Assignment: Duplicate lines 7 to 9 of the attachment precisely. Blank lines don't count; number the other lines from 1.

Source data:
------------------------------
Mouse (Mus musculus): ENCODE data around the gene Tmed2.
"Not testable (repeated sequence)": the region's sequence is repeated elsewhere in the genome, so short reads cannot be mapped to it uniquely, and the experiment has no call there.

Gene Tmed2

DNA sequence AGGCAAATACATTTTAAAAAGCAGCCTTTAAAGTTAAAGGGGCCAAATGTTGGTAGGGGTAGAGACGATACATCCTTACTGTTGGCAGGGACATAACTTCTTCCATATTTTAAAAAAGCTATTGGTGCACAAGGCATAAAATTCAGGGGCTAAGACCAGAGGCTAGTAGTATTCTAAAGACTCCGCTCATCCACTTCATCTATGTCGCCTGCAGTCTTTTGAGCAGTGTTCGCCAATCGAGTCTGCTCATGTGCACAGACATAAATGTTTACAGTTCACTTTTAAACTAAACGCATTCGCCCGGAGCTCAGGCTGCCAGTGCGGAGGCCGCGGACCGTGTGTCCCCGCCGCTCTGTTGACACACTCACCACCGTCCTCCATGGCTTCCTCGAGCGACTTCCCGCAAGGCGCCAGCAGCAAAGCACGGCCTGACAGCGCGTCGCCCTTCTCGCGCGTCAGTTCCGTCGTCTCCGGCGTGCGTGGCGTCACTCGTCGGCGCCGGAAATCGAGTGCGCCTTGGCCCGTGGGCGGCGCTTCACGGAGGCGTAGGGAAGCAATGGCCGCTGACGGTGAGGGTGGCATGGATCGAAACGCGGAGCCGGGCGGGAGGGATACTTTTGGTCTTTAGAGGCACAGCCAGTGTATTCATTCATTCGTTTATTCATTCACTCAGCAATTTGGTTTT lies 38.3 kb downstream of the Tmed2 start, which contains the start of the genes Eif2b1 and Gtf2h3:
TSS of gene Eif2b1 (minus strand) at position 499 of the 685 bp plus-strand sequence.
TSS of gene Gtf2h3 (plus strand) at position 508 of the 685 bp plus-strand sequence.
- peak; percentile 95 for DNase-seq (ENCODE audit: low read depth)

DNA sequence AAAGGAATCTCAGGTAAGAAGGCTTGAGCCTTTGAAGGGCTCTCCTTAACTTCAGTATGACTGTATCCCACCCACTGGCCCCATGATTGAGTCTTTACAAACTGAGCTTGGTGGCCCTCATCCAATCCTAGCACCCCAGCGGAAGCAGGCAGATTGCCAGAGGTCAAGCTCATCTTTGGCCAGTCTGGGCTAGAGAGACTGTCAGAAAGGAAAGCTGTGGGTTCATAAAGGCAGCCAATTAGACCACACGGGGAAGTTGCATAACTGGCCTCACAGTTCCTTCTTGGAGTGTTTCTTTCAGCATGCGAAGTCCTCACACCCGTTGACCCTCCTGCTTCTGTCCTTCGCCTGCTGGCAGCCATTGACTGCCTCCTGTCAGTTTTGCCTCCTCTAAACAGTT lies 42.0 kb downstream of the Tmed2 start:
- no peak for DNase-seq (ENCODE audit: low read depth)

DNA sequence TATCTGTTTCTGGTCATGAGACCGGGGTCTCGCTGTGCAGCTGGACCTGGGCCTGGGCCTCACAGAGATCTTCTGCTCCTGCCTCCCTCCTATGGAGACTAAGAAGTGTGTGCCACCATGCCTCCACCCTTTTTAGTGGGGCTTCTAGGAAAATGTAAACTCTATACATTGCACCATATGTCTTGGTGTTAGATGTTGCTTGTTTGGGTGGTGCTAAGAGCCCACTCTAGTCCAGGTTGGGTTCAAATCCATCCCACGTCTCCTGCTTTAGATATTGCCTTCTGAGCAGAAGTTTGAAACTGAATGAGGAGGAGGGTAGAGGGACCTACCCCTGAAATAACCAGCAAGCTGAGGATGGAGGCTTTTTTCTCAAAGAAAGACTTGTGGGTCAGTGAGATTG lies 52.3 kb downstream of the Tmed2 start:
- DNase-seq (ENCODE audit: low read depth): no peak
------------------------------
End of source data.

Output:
- peak; percentile 95 for DNase-seq (ENCODE audit: low read depth)

DNA sequence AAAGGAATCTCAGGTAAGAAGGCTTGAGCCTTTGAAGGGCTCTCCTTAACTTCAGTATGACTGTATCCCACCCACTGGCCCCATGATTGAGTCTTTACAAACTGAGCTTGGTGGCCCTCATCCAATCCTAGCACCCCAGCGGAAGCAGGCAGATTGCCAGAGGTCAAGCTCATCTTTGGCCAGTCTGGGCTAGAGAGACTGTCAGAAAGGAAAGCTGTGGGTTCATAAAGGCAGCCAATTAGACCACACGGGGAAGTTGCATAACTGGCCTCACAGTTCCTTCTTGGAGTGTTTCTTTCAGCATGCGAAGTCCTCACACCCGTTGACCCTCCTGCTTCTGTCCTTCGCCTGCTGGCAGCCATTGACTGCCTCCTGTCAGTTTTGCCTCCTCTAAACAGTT lies 42.0 kb downstream of the Tmed2 start:
- no peak for DNase-seq (ENCODE audit: low read depth)